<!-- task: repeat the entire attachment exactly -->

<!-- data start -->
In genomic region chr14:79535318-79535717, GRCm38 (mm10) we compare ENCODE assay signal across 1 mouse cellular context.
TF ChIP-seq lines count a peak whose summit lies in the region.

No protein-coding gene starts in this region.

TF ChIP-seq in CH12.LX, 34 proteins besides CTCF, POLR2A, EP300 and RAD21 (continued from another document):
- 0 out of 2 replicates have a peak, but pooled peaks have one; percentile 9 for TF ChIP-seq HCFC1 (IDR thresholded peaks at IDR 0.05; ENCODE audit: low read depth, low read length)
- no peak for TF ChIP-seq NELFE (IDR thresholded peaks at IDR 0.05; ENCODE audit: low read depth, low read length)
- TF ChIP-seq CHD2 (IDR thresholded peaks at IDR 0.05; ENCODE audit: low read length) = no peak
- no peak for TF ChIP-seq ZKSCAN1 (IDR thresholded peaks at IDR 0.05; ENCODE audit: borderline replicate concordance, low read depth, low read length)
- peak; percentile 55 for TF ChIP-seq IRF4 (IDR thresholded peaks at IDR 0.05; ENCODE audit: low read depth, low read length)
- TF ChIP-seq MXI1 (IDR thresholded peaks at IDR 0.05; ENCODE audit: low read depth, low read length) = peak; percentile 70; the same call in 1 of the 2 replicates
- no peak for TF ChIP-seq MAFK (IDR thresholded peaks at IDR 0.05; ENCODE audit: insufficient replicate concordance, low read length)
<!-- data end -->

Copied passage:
In genomic region chr14:79535318-79535717, GRCm38 (mm10) we compare ENCODE assay signal across 1 mouse cellular context.
TF ChIP-seq lines count a peak whose summit lies in the region.

No protein-coding gene starts in this region.

TF ChIP-seq in CH12.LX, 34 proteins besides CTCF, POLR2A, EP300 and RAD21 (continued from another document):
- 0 out of 2 replicates have a peak, but pooled peaks have one; percentile 9 for TF ChIP-seq HCFC1 (IDR thresholded peaks at IDR 0.05; ENCODE audit: low read depth, low read length)
- no peak for TF ChIP-seq NELFE (IDR thresholded peaks at IDR 0.05; ENCODE audit: low read depth, low read length)
- TF ChIP-seq CHD2 (IDR thresholded peaks at IDR 0.05; ENCODE audit: low read length) = no peak
- no peak for TF ChIP-seq ZKSCAN1 (IDR thresholded peaks at IDR 0.05; ENCODE audit: borderline replicate concordance, low read depth, low read length)
- peak; percentile 55 for TF ChIP-seq IRF4 (IDR thresholded peaks at IDR 0.05; ENCODE audit: low read depth, low read length)
- TF ChIP-seq MXI1 (IDR thresholded peaks at IDR 0.05; ENCODE audit: low read depth, low read length) = peak; percentile 70; the same call in 1 of the 2 replicates
- no peak for TF ChIP-seq MAFK (IDR thresholded peaks at IDR 0.05; ENCODE audit: insufficient replicate concordance, low read length)